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How Refurbished Electronics Work

        Tech | Everyday Tech

Market for Refurbished Products
If you've ever visited a used car lot, you've shopped for refurbished products. Like used cars, used electronics have to be evaluated to make sure everything is in working order before it can be used again.
If you've ever visited a used car lot, you've shopped for refurbished products. Like used cars, used electronics have to be evaluated to make sure everything is in working order before it can be used again.
Erik Rank/Photonica/Getty Images

Refurbishing and selling electronic products back on the market can make an environmental impact, but it makes little difference if no one buys it. You've already discovered one of the biggest problems with refurbished products, the label itself. Think back to the last time you saw the term "used cars" at your local dealership. Has their signage been changed now, to "certified used cars," "pre-owned cars" or even "pre-loved cars?" One of the reasons you don't see more refurbished products in the spotlight is because people like the idea of buying something new.

The perception that there might be a problem with the product lasting a long time prevents many from taking a chance on a refurbished item. That's why refurbished merchandise sells for less.

But that's not the only problem with getting the items back on store shelves. Manufacturers have to figure out ways to get the products back to their warehouses and refurbish them in the first place. Those channels may be different from the main distribution channel. This process is called reverse logistics, as the products to be refurbished have to travel upstream to the manufacturer to be prepared for sale again.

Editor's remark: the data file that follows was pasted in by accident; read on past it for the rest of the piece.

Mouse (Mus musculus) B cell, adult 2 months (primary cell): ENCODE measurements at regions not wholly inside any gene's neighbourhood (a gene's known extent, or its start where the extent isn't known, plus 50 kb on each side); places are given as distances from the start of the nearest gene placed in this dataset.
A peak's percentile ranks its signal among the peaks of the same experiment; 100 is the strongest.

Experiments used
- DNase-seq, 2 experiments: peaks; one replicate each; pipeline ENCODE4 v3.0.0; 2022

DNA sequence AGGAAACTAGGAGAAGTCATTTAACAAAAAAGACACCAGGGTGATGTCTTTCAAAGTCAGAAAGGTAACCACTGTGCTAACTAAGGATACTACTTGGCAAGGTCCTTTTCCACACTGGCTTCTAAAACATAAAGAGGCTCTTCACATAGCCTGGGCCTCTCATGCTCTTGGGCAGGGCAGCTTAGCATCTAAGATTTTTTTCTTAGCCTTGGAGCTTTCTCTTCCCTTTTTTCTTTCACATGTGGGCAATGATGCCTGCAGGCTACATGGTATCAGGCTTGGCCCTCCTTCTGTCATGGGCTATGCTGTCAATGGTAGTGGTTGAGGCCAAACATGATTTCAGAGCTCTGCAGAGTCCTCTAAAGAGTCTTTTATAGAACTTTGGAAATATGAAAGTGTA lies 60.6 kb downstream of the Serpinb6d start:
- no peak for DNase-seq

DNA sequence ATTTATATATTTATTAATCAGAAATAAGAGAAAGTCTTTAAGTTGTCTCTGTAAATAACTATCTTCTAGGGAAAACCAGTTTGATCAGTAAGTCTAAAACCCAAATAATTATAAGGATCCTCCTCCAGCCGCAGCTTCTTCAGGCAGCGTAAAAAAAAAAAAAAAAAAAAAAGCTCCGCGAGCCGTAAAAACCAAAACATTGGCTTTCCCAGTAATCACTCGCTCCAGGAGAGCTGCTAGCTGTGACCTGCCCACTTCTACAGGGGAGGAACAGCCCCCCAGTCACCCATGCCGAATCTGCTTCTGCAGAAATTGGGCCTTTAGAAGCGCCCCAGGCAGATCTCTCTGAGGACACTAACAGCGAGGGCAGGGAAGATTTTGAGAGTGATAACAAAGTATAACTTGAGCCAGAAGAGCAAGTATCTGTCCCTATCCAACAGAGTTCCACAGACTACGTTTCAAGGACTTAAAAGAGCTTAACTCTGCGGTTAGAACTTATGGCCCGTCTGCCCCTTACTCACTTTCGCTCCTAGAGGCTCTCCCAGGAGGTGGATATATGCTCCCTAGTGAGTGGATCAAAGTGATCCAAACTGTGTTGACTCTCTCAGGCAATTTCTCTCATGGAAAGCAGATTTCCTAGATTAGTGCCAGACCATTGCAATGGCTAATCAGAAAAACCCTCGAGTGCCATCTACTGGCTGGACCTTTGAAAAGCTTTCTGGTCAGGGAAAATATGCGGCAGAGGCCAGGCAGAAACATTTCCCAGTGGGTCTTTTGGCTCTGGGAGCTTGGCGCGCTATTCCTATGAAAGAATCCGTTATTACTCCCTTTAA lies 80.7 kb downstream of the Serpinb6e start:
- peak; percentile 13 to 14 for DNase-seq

Taking the items apart and reassembling them to work properly -- in a sellable condition -- means having experts available who can take the electronics apart, identify the problem, replace the offending parts and reassemble them. Expert help, of course, costs more than someone who will smash the items open with a sledgehammer. The cost of labor, transportation, replacement parts and repackaging and reshipping are all things a company has to consider when implementing its refurbishing program.

But when taking into account the costs of recycling defective materials, buying new ones and the cost of losing customers over a string of defective products, it can be in a company's best interest to bring used and broken electronics back to market in top-notch condition.

You don't have to be a computer expert to swap out a hard drive or add some more memory. And by doing so, you're refurbishing your own machine.
You don't have to be a computer expert to swap out a hard drive or add some more memory. And by doing so, you're refurbishing your own machine.
Eric Glenn/DK Stock/Getty Images

As the world starts to embrace recycling and learns about the environmental costs of dumping electronic waste and haphazard recycling techniques, more companies are feeling pressure from individuals and organizations to make their operations more environmentally friendly. Greenpeace is one industry watchdog, releasing its ranking on green electronics in 2006 [source: Greenpeace]. In its ranking, Nokia and Dell were the leaders, though their green credentials were still far away from the nonprofit's most positive rating.

But not all refurbishing has to be done by a manufacturer. Any time you upgrade a used piece of equipment yourself, you're refurbishing it. If your hard drive crashes (you back up your data regularly, right?) you may be able to install a new one, rather than buying a whole new machine. Or would you speed up your old machine if you added some new memory? Or a faster processor? You might be able to refurbish your old machine for less than the cost of buying a new one.

For more information on computers, electronics recycling and other related topics, visit the next page.